Ocean Deep, Mountain High: Deepwater Short Course and Virtual Fieldtrip

Format and Duration:

Virtual Instructor-led Course – 5 half-day session

13:00 – 17:00 (London / GMT)


Monday 26 to Friday 30 June 2023

(registration closing date: June 16th)


2,000 GBP

Course Overview

Deepwater depositional systems in the subsurface are amongst the most important containers for fluids of all kinds — hydrocarbon reserves, sequestered CO2, stored methane and hydrogen, and water. Their complexity, variability, and the sub-seismic scale of many of the features that govern fluid flow within them underscore the importance of outcrop analogues, which have formed the basis of most of the models that are used to predict reservoir performance.


This course covers the range from background oceanographic factors and deep-water processes through to seismic workflows for the practitioner, including detailed treatment of depositional systems and architectures. Participants will be guided through and interpret 3D outcrop models, derived from drone data, with examples from large (kilometre-scale) channel levee systems in Chile, Tibet and Mexico, and sheet/lobe systems in France, Chile, and Argentina. We will explore ranges in scale from detail of reservoir architecture up to that of entire channel systems, 3D architecture, and its temporal/stratigraphic evolution, overall architecture of sheet systems, their onlap/pinch-out relations and implications on reservoir connectivity.


Learning on the 3D outcrop models will be interspersed with sessions that will set the scene for deep water depositional systems including background processes, basics of sediment gravity flows, and turbidites and related facies; and also, to give the larger context on initiation mechanisms for sediment gravity flows, external controls on deep water systems, and seismic mapping workflows. We will also discuss some examples of producing field analogues.


Learning Outcomes

Understanding the broad-scale reservoir architectures of deep-water systems;

Developing an appreciation for the complexity and variability of deep-water systems;

  • Channel- leveed systems: architectures, scales, variability, reservoir property distribution (N:G, poro-perm), uncertainty in subsurface interpretation.
  • Sheet systems: variability, architectures, facies control on reservoir property distribution, uncertainty in subsurface interpretation, confinement.
  • Mass Transport Deposits (MTDs): scales, architecture, seal properties, and supra topography accommodation.

Course Content Overview

The course will be organised into six sessions, illustrating various elements of deep-water systems, drawn from a wide range of outcrop examples that the instructors have studied worldwide.

  1. Slope channel system 1: Mexico.
  2. Slope channel system 2: Chile
  3. Slope channel system 3: Tibet
  4. Lobe and sheet complex: Argentina
  5. Turbidite system dip profile: France
  6. Mass transport deposits and ponded turbidites: Argentina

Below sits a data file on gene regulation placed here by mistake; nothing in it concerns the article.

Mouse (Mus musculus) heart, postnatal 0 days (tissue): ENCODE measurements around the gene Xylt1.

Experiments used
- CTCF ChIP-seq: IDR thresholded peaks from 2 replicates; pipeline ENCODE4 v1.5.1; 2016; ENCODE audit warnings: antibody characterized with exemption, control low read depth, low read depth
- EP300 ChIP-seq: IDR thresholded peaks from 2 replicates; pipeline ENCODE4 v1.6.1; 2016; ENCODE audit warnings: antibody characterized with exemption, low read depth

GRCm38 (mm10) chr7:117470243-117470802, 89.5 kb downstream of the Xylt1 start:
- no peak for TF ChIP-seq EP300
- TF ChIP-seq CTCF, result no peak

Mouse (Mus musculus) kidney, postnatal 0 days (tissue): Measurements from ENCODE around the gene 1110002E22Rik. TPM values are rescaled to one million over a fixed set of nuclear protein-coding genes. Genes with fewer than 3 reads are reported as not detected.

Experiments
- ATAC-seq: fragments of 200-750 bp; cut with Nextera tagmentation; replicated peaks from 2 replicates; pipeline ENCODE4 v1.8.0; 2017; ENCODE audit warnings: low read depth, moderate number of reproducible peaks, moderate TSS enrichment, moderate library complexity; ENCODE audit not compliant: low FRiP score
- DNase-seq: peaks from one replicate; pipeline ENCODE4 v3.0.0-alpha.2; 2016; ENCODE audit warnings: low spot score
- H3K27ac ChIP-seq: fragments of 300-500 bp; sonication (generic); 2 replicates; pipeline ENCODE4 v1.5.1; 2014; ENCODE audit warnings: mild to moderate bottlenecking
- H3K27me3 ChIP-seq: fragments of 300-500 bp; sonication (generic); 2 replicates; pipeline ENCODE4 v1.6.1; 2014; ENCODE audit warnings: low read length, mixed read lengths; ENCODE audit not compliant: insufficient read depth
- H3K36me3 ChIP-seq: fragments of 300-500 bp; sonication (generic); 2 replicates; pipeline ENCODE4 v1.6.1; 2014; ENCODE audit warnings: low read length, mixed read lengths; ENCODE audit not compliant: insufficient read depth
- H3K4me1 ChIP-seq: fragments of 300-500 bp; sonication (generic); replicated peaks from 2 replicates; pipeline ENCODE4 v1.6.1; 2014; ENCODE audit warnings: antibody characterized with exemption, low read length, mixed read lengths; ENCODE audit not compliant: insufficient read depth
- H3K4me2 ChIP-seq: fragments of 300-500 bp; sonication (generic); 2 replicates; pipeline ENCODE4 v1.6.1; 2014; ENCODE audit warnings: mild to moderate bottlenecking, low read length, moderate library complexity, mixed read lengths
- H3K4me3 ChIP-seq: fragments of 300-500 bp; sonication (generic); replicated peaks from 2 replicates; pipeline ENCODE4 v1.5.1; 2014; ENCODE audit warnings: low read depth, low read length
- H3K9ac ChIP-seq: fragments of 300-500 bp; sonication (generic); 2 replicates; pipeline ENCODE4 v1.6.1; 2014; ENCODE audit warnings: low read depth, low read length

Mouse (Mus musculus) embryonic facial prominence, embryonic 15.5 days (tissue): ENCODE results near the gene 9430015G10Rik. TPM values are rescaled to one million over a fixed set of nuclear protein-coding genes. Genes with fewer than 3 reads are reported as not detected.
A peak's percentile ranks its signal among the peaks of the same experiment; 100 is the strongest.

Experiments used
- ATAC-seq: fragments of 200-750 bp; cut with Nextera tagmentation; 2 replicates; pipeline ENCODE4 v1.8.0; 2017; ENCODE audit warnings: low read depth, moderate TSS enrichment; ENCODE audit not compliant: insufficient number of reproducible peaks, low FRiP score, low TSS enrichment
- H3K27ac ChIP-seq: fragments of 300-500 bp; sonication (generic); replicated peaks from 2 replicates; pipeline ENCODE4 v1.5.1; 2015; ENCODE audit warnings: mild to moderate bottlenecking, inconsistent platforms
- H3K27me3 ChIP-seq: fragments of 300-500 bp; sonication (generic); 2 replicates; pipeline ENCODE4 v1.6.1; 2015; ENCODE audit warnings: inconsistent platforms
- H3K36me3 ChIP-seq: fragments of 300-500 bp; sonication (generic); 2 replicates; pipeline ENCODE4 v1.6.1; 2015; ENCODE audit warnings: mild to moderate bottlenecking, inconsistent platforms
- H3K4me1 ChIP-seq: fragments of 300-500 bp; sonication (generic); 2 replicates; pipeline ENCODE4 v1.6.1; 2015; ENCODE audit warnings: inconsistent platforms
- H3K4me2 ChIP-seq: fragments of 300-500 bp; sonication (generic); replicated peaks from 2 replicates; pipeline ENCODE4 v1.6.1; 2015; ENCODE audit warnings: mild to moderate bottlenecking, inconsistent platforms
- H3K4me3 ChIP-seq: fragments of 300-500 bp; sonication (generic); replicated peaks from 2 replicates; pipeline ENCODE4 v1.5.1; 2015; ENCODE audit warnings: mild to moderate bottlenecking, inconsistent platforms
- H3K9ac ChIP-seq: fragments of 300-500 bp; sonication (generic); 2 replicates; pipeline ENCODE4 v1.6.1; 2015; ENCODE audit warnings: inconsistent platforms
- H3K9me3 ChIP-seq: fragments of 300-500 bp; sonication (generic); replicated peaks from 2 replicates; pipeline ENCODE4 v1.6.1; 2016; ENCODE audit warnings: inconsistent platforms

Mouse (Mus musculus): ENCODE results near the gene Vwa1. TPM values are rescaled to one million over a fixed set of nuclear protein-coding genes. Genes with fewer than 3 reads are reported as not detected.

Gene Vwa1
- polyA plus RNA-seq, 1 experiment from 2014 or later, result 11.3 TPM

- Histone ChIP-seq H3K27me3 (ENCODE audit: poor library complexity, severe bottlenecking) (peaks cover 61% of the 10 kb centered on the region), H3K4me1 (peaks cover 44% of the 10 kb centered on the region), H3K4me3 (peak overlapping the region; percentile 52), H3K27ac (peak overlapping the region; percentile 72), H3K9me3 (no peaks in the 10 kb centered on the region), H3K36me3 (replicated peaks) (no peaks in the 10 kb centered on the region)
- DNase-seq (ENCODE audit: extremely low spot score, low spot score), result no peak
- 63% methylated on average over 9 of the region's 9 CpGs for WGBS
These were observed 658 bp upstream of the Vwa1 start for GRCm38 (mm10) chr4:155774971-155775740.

The first three sessions deal with the complexity and architectural diversity of various deep-water channel systems, illustrating the distribution of reservoir and non-reservoir facies.

The fourth session deals with sheet-like systems, and addresses the differences between unconfined lobes and confined sheets. We discuss the distinction between confinement at seismic scale and bed scale, the impact that this has on reservoir scale architectures, and the degree to which these might be differentiated in wells.
In the fifth session we will look at a dip profile of a deep-water system that includes a range of different elements, building on experience from the previous four sessions.

Lastly, session six deals with mass transport deposits and supra-MTD topography, discuss short-wavelength vs long-wavelength topography, and the related accommodation that the topography provides for ponded (confined) turbidites.


Although the course is predominantly based around the outcrops, each session will begin with a short introductory presentation of background material. The sessions will also include interpretation exercises to highlight the architectural differences within and between the different systems.

Training Method

The course will be delivered using Stratbox – a multi-user, interactive, virtual remote collaboration platform for Geoscience, developed by Imaged Reality.

Who Should Attend

This course is intended for all those involved in deep-water exploration and development.


Ben Kneller is an Emeritus Professor of Geology at the University of Aberdeen, UK, Professor in the Institute for Sedimentary Geology at the Chengdu University of Technology, and Visiting Professor at Zhejiang University in China. He acquired his PhD in 1988, and prior to coming to Aberdeen, he has previously worked at the universities of Sheffield, Liverpool, Leeds and University of California at Santa Barbara. He worked with industry as lead investigator in Joint Industry Projects for 30 years, has published over 100 papers, and supervised 35 PhD students.

Victoria Valdez Buso is a Research Fellow at UFPR (Brazil), an honorary research fellow at the University of Aberdeen (UK), an Associate Editor of Sedimentology (IAS), and an Executive Editor of Sedimentologika. She has experience in the architecture of deep-water systems including lobes, splays, and confined/ponded sandstone sheets; channel fills and their overbanks; mass transport deposits (MTDs) and their impact on reservoir development. With field experience on deep-water outcrops in Argentina, Brazil, Chile, China, (Qinghai Province and Tibet), France, Spain, and Mexico (Baja California).